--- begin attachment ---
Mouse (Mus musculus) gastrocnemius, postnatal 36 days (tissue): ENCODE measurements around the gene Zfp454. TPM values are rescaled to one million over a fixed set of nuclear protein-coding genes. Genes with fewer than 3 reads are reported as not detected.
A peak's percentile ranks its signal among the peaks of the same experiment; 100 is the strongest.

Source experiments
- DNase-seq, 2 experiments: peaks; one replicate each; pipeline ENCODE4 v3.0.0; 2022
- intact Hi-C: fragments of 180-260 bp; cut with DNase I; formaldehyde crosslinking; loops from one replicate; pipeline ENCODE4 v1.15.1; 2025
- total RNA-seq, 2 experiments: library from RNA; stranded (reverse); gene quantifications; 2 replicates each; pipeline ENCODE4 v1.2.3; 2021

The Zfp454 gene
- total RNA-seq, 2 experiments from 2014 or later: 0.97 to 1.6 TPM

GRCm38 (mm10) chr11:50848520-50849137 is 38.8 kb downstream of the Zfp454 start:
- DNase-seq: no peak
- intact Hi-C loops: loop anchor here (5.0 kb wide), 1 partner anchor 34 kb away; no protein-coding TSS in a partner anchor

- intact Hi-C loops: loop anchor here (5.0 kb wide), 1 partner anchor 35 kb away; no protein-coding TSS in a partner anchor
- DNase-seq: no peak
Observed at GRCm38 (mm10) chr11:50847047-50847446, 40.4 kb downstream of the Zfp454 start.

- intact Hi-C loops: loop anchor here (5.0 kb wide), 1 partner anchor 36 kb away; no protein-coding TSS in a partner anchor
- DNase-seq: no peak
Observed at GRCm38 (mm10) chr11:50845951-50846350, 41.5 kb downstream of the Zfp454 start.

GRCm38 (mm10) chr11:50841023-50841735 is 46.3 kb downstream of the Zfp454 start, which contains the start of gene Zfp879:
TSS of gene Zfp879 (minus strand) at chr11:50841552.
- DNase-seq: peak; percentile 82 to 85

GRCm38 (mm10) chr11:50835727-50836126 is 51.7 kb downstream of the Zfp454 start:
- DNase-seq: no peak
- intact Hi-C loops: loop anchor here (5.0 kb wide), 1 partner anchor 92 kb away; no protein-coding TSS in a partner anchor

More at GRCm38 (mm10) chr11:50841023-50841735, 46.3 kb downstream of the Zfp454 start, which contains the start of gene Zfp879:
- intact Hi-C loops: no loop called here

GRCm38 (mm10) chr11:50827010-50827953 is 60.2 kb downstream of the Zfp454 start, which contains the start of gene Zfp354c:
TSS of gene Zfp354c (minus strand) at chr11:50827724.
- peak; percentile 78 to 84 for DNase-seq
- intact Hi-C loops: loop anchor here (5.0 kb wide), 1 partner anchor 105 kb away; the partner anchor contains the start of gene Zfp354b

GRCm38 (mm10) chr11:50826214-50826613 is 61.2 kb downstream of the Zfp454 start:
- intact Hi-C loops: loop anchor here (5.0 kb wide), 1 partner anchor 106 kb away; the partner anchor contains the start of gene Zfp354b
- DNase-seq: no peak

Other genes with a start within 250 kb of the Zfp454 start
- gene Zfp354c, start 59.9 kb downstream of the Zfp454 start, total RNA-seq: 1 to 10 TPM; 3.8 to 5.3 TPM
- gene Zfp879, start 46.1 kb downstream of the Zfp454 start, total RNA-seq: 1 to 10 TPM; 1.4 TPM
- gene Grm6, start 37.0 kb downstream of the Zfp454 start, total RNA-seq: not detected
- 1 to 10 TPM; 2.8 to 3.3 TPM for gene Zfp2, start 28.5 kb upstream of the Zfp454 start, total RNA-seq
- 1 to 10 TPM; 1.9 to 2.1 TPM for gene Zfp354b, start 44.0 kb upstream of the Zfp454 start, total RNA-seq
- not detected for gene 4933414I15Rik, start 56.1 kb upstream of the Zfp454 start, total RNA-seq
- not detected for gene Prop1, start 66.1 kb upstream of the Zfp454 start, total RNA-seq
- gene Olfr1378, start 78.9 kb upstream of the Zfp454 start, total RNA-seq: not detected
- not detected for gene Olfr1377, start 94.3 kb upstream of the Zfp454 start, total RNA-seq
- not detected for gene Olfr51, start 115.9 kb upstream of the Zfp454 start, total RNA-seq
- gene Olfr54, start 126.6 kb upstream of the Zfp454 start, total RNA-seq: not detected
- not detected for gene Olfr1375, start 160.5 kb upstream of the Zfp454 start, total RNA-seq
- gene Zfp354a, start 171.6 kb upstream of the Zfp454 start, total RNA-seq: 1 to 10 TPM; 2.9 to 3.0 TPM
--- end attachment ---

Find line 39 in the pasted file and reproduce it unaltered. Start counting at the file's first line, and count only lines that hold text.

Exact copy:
- not detected for gene 4933414I15Rik, start 56.1 kb upstream of the Zfp454 start, total RNA-seq